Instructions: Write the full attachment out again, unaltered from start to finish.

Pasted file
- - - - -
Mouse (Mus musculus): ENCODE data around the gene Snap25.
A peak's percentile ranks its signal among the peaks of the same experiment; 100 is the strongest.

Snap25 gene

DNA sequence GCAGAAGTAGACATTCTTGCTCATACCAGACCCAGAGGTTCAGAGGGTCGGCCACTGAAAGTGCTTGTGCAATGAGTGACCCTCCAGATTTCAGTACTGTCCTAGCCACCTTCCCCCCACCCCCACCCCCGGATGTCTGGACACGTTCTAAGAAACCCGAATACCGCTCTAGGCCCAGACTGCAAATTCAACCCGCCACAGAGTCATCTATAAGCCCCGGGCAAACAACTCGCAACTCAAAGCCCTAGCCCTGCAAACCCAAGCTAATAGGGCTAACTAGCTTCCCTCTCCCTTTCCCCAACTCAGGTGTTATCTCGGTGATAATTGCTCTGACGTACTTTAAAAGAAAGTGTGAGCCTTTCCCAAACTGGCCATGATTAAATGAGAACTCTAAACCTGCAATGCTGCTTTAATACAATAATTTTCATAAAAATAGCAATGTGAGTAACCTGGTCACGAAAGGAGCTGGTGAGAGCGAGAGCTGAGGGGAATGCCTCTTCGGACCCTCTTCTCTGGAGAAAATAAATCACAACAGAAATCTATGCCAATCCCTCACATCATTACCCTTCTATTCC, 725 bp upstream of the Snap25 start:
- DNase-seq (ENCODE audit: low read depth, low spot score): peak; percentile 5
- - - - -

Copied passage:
Mouse (Mus musculus): ENCODE data around the gene Snap25.
A peak's percentile ranks its signal among the peaks of the same experiment; 100 is the strongest.

Snap25 gene

DNA sequence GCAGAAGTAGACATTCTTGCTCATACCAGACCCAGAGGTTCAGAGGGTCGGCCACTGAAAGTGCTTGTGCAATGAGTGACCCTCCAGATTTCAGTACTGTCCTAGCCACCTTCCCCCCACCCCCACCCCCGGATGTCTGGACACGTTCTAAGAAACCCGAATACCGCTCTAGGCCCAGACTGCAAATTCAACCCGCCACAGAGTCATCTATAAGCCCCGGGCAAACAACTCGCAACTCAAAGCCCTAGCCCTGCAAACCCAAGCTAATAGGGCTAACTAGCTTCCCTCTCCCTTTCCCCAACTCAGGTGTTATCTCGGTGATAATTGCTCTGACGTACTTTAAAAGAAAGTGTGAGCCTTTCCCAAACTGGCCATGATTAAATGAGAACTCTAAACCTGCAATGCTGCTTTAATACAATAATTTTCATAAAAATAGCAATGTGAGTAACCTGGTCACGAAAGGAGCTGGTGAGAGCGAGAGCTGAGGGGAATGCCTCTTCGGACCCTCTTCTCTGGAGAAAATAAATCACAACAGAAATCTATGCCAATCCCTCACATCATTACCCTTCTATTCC, 725 bp upstream of the Snap25 start:
- DNase-seq (ENCODE audit: low read depth, low spot score): peak; percentile 5